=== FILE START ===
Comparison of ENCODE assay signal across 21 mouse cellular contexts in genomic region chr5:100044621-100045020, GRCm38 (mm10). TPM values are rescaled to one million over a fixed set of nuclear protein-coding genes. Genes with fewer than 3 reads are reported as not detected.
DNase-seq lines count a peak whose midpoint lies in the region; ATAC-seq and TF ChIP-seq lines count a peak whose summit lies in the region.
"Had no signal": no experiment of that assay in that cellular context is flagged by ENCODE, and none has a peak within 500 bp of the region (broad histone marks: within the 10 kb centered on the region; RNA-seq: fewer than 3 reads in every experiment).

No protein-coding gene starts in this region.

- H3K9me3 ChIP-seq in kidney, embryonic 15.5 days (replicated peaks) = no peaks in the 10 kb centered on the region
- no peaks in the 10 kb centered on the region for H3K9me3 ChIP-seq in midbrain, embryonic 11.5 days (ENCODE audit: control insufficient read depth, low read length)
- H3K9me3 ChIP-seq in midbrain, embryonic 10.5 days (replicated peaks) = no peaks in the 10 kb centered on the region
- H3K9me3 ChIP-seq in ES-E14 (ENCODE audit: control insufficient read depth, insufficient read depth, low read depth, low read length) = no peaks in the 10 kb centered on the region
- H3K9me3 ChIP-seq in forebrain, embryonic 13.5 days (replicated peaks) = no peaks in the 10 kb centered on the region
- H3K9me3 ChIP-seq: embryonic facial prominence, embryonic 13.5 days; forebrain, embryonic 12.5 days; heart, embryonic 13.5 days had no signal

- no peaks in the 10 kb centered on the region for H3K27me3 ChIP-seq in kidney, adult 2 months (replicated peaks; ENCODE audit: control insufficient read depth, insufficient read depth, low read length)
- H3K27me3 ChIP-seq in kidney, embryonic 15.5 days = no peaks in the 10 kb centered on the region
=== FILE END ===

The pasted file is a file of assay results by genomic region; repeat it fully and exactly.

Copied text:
Comparison of ENCODE assay signal across 21 mouse cellular contexts in genomic region chr5:100044621-100045020, GRCm38 (mm10). TPM values are rescaled to one million over a fixed set of nuclear protein-coding genes. Genes with fewer than 3 reads are reported as not detected.
DNase-seq lines count a peak whose midpoint lies in the region; ATAC-seq and TF ChIP-seq lines count a peak whose summit lies in the region.
"Had no signal": no experiment of that assay in that cellular context is flagged by ENCODE, and none has a peak within 500 bp of the region (broad histone marks: within the 10 kb centered on the region; RNA-seq: fewer than 3 reads in every experiment).

No protein-coding gene starts in this region.

- H3K9me3 ChIP-seq in kidney, embryonic 15.5 days (replicated peaks) = no peaks in the 10 kb centered on the region
- no peaks in the 10 kb centered on the region for H3K9me3 ChIP-seq in midbrain, embryonic 11.5 days (ENCODE audit: control insufficient read depth, low read length)
- H3K9me3 ChIP-seq in midbrain, embryonic 10.5 days (replicated peaks) = no peaks in the 10 kb centered on the region
- H3K9me3 ChIP-seq in ES-E14 (ENCODE audit: control insufficient read depth, insufficient read depth, low read depth, low read length) = no peaks in the 10 kb centered on the region
- H3K9me3 ChIP-seq in forebrain, embryonic 13.5 days (replicated peaks) = no peaks in the 10 kb centered on the region
- H3K9me3 ChIP-seq: embryonic facial prominence, embryonic 13.5 days; forebrain, embryonic 12.5 days; heart, embryonic 13.5 days had no signal

- no peaks in the 10 kb centered on the region for H3K27me3 ChIP-seq in kidney, adult 2 months (replicated peaks; ENCODE audit: control insufficient read depth, insufficient read depth, low read length)
- H3K27me3 ChIP-seq in kidney, embryonic 15.5 days = no peaks in the 10 kb centered on the region